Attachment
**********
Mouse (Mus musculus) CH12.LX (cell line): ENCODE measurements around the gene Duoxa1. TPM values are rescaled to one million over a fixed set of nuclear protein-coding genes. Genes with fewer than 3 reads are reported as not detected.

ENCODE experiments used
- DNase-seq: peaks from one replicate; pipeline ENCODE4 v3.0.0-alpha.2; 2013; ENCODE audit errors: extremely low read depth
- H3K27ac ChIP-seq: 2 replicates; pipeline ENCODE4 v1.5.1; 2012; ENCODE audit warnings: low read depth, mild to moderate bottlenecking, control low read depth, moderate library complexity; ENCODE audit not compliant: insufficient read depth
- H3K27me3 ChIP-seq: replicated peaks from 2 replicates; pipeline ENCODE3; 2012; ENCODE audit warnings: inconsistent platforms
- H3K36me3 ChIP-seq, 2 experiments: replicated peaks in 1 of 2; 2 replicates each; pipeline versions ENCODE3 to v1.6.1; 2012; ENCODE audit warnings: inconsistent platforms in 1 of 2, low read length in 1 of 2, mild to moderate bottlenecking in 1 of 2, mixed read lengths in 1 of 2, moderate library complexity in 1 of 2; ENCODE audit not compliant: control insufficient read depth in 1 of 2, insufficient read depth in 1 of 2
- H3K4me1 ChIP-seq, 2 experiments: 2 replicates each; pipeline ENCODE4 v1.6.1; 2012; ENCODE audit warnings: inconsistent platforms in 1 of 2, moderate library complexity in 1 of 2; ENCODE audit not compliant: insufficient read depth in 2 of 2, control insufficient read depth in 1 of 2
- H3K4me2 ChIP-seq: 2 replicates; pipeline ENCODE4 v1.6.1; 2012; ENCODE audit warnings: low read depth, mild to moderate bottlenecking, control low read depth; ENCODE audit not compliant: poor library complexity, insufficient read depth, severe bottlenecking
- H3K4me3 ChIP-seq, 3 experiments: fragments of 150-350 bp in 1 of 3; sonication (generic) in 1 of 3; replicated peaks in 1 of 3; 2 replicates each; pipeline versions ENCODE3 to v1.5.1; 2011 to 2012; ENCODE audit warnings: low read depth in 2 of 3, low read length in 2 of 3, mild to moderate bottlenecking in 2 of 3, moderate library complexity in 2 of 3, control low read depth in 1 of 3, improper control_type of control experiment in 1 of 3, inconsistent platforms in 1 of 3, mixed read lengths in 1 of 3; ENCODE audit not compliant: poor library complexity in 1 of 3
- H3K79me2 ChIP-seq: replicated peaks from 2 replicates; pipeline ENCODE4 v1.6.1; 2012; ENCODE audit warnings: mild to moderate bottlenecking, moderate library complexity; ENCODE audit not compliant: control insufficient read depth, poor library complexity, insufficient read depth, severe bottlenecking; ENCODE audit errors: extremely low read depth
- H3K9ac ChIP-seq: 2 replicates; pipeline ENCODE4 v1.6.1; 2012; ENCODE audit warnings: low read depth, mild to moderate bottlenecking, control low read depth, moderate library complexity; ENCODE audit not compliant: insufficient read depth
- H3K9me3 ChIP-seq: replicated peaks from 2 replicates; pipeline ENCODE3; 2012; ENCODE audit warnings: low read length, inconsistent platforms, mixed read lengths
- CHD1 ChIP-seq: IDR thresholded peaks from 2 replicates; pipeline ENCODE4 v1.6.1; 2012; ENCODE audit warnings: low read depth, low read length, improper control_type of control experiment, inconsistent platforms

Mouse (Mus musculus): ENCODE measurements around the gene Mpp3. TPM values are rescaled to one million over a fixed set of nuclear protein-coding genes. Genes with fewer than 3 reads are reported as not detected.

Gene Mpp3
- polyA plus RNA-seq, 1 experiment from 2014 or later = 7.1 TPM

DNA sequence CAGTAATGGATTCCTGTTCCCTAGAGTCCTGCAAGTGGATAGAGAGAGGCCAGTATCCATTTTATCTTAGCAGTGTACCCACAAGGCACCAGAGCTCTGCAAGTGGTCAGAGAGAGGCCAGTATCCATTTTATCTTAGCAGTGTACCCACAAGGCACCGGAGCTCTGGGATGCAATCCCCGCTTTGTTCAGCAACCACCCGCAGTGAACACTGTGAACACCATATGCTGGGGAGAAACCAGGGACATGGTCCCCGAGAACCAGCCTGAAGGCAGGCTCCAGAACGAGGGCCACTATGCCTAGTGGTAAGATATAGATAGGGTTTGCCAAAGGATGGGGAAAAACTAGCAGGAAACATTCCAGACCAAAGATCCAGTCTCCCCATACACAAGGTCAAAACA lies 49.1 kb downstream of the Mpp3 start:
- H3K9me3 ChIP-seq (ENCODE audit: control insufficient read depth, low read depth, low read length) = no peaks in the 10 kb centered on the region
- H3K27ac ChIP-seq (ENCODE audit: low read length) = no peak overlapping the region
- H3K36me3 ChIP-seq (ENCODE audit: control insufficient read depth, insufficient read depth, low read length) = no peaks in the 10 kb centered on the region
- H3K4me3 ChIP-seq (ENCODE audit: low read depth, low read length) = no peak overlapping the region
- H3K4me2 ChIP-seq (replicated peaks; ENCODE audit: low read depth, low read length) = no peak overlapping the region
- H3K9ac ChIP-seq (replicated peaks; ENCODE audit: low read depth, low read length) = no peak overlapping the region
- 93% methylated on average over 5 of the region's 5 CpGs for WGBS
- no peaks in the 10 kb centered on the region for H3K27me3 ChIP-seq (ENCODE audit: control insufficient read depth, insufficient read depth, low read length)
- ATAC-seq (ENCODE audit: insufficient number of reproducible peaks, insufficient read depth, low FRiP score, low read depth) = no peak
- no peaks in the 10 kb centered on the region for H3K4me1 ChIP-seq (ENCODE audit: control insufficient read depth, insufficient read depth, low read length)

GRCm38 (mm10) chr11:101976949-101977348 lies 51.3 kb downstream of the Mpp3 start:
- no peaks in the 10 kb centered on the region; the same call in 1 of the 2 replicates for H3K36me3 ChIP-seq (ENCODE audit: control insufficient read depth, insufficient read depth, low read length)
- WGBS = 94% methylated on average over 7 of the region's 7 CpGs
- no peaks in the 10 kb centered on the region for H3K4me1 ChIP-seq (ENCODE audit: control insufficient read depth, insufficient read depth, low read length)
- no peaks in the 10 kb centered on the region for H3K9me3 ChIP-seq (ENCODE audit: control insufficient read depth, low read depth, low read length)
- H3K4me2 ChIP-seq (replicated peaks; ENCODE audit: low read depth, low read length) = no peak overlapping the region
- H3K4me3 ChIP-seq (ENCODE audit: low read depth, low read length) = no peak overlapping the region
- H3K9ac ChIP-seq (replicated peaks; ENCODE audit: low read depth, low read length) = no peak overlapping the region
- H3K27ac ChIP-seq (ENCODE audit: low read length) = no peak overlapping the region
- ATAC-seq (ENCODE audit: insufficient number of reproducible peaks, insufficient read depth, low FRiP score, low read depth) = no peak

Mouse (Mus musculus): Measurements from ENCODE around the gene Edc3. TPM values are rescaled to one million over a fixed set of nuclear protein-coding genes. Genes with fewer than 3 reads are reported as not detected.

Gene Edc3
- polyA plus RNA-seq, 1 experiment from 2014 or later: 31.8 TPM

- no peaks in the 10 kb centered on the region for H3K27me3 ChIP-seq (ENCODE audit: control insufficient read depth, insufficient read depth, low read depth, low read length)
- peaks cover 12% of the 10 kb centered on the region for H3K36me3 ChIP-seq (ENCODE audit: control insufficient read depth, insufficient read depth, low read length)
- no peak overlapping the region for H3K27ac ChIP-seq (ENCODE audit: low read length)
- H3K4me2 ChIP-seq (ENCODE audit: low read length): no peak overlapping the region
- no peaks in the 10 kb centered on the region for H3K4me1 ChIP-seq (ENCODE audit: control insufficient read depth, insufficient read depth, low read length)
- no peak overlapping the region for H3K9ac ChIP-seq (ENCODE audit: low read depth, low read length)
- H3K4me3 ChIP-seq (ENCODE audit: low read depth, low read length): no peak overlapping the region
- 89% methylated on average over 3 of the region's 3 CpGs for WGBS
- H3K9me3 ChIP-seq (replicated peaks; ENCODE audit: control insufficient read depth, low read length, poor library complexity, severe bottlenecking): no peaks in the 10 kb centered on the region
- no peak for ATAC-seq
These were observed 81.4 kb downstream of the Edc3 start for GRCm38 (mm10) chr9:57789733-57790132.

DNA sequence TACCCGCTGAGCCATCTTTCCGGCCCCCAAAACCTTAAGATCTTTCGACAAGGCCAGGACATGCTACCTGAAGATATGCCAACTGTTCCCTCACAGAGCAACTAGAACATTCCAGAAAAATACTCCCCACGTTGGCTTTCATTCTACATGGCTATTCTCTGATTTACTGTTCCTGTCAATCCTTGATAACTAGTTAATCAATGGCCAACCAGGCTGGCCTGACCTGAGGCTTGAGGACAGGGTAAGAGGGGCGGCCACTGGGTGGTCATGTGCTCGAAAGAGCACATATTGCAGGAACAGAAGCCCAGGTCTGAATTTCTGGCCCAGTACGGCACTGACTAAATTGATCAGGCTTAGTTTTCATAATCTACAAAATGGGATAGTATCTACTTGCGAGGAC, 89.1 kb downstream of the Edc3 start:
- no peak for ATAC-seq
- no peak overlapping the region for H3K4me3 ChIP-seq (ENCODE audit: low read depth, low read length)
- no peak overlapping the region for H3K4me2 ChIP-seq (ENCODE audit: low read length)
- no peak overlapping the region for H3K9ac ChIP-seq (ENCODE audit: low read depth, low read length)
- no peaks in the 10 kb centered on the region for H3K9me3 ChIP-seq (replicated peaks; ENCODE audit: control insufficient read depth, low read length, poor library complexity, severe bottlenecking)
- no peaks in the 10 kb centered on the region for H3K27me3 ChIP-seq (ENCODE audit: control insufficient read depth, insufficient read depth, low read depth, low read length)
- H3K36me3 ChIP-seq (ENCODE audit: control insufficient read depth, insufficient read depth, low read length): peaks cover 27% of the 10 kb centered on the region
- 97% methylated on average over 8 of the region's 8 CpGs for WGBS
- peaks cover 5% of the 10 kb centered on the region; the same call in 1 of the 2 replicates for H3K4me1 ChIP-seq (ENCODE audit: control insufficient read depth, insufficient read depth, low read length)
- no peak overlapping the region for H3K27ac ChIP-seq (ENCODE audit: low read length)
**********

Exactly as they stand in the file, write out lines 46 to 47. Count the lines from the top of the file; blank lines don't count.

- no peak overlapping the region for H3K9ac ChIP-seq (ENCODE audit: low read depth, low read length)
- H3K4me3 ChIP-seq (ENCODE audit: low read depth, low read length): no peak overlapping the region